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Design is not just what it looks like and feels like. Design is how it works. - Steve Jobs

Experience Notes on My Apple Vision Pro Demo


Allison Nance - February 19, 2024 - 0 comments

These are my super casual UX notes about my experience demoing the Apple Vision Pro. The demo itself was around 25 minutes so I didn’t have time to make deep observations. These notes are based on quick first impressions. I enjoyed the demo and think Apple has an impressive V1 product. 

*All photos used in this post are credited to Apple

The Good

woman wearing apple vision pro looking at a group of floating app icons

The Demo Itself

There might have been some hiccups along the way (discussed later in this post) but overall, I was impressed. After the initial fit check, my measurements were sent to the back of the store where I’m supposing the best light seal for me was put on and the head strap sized. Then, an Apple Specialist brought the headset out on a tray and placed it in front of me. It started the experience off with a feeling of exclusivity and personalization. 

The Fit

Some people complain about the fit, however, I found it comfortable for a VR/AR device. It wasn’t as heavy as other’s I’ve worn and the strap was soft while keeping the headset stable. No, it’s not comfortable enough to wear for hours but this is what’s possible with the technology we currently have. My expectations were met. 

No Controllers 

It’s freeing not to have to use controllers to operate the device. The eye tracking and hand gestures do take some getting used to but by the end of the demo, things were coming more naturally. Usually in design, we want things to be intuitive from the start but I think when introducing new technology that’s such a big step from what we’re used to, this is ok. 

More notes on this:

  • There are accessibility features available if eye tracking and hand gestures do not work for you. 
  • As a UX designer, it was interesting to watch my eye movements across the screen and see what I noticed first and what I focused on most. It also brought to light how much I searched for things with my eyes. 

Media Viewing

The movies, photos, and sports are the best parts of the demo. This is what I see the V1 Vision Pro being used for the most.

App Screen

The app screen was very crisp, the icons looked great, and the “pinch” (aka click) targets were large enough that I didn’t struggle to select the correct app. 

The Meeeh 

Display Quality

This was something I was looking forward to after reading other reviews that praised the display quality. While it is good quality, I didn’t think it was better than other headsets. The display at times was blurry. I think this has to do more with the way eyes work vs. the quality of the display, but what’s a great display if our eyes can’t focus properly on it.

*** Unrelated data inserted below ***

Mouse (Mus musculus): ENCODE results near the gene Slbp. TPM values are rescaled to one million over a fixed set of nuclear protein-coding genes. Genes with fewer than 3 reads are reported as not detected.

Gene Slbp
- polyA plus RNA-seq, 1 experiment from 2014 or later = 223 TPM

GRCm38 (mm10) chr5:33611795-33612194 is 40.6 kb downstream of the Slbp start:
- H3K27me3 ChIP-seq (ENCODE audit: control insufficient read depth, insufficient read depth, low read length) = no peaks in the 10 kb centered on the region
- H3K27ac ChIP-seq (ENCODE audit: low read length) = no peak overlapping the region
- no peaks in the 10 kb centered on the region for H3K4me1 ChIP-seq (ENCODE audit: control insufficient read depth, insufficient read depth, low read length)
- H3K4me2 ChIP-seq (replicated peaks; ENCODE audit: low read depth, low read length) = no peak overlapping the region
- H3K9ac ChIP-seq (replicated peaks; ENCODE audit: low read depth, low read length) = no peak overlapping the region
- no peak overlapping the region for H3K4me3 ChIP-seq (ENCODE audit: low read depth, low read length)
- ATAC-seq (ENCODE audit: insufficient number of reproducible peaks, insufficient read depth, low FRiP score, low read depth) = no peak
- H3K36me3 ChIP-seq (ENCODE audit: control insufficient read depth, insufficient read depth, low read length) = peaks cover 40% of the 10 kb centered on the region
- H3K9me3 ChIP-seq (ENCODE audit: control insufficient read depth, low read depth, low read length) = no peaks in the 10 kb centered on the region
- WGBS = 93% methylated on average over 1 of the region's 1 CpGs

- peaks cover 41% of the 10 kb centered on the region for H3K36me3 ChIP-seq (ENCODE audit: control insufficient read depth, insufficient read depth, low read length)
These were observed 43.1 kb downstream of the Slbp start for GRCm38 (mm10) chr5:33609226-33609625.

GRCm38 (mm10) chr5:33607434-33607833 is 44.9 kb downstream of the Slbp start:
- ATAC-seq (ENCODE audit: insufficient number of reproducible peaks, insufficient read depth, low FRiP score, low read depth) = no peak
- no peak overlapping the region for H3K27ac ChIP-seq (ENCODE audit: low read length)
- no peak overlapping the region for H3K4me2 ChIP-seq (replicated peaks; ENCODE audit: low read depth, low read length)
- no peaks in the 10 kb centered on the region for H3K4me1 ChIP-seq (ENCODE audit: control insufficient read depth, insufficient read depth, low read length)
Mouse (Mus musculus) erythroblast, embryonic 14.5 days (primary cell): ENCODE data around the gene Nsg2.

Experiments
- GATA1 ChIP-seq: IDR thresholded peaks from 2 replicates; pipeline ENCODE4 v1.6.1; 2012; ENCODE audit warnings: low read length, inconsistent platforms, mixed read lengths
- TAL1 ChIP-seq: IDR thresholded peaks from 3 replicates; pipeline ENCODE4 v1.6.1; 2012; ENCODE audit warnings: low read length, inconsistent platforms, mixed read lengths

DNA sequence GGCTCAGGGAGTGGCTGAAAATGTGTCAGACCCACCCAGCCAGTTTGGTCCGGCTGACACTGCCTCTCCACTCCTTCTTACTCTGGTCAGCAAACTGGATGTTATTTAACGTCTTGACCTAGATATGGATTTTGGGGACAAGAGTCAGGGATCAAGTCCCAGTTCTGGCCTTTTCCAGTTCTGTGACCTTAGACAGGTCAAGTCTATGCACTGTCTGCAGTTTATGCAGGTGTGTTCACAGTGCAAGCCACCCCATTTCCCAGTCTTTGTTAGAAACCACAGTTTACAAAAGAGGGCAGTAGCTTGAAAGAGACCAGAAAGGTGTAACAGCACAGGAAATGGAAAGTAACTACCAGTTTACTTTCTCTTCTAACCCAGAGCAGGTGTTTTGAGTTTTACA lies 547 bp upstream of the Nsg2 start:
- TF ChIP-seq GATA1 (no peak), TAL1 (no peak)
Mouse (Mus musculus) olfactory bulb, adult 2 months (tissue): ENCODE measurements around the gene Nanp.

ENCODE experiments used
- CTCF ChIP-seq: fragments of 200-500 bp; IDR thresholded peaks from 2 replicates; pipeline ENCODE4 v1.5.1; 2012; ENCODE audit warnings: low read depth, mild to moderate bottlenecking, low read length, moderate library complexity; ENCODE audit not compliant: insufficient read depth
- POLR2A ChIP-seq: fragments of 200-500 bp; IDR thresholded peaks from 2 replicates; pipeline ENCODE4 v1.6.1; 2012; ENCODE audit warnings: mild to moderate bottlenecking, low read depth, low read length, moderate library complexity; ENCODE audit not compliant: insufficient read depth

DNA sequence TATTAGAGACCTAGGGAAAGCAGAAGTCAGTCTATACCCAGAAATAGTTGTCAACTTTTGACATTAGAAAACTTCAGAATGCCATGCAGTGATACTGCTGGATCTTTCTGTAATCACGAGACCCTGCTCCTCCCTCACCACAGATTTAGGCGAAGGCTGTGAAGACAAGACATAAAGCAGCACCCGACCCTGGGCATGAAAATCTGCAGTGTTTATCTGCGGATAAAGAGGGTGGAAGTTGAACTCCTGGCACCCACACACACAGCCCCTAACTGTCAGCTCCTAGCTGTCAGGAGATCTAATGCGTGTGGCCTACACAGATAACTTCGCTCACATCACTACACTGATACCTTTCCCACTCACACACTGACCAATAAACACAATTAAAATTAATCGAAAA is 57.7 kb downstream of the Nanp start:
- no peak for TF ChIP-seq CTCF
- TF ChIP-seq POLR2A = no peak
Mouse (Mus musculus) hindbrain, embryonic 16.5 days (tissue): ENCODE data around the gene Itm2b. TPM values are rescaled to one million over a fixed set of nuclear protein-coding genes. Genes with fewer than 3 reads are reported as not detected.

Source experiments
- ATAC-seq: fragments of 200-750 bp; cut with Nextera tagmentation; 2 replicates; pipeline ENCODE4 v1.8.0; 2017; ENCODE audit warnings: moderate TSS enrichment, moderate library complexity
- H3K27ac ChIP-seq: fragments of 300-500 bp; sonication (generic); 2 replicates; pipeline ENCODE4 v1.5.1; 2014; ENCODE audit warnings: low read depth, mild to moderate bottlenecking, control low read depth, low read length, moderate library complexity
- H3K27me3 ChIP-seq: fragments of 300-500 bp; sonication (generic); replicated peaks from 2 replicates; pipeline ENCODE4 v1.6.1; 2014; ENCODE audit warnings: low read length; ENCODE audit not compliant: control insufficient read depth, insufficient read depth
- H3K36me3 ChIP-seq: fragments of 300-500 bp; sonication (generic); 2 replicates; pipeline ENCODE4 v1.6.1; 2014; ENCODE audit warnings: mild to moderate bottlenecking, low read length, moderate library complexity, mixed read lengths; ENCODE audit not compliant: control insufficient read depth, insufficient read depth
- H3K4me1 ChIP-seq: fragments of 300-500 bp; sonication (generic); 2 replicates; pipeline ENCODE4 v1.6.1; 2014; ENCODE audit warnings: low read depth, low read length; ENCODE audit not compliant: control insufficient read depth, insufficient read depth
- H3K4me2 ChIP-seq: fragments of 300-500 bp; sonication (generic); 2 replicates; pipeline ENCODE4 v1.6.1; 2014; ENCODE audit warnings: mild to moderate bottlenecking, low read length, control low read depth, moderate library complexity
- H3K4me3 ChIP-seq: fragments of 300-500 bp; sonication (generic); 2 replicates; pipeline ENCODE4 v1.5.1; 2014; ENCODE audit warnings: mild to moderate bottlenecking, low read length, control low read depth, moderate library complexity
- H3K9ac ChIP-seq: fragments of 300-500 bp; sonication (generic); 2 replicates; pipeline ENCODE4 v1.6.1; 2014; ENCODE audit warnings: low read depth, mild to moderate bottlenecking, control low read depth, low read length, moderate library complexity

Window Management 

The floating windows are cool. It’s also nice to move them around. I can see where the concept could be helpful. For someone like me who tends to have 15-20 windows open and 100 browser tabs, I’m not sure this management system would be the best option for me. It could quickly get overwhelming. 

The Keyboard

I did it… I went rogue. The keyboard wasn’t part of the demo but this was one element I had to try. The Apple Specialist was nervous. The first way to “type” with the Magic Keyboard is with eye tracking and hand gestures. This was difficult and I quickly switched to “typing” with my fingers by “pressing” the keys in the air. I’m not sure this worked 100% correctly but I was in a hurry to get back to the demo before my time was up. Speech-to-text would be the best option here but it wasn’t presented as my first option. When I clicked on the search bar in the browser, the full keyboard popped up. Maybe this should be rethought to prioritize speech-to-text.

The Bad

Fit Check

At the beginning of the demo, I had to scan a QR code with my phone that brought up a fit app. While holding my phone camera up to my face, I had to turn my head in different directions at certain times. It was difficult to watch the screen while turning my head. Voiceovers would have been helpful here. 

There was also a point in fit check where a big blue button appeared. The Apple Specialist warned me about this screen and how I wasn’t to tap the button until after a certain point. If I pressed this button too soon, we would have to start the fit check over from the beginning. This seems like a UX misstep that should be addressed. 

Web Browsing

I didn’t get to REALLY browse since I only saw two web pages. Both were the desktop version of the sites but presented in portrait as if they were mobile views. The navigation buttons were so small at the top and reading was difficult. Windows can be made larger in Vision Pro but it was just…off. It was like the Safari browser on my Mac was inserted directly into Vision Pro. This was the low point of the demo for sure. Vision Pro needs its own browser for its unique experience. Web design might have a new frontier also. 

It’s Lonely in There

I want to share experiences with others. While the movie and sporting event clips were exciting, it was just me in the headset. Normally when I watch those things, it’s with other people. Even when looking at some of the panorama photos of beautiful landscapes, I felt isolated. I wished I could look beside me and see someone else also enjoying the view. 

Difficult to Share

At the price point of $3500+, I don’t see families buying a Vision Pro for every family member. However, to share, multiple light seals may have to be purchased to get a good fit for everyone. These light seals are $200 each! Even if you purchase light seals for everyone, the device has to be recalibrated every time before sharing. There isn’t an option for saved fit profiles.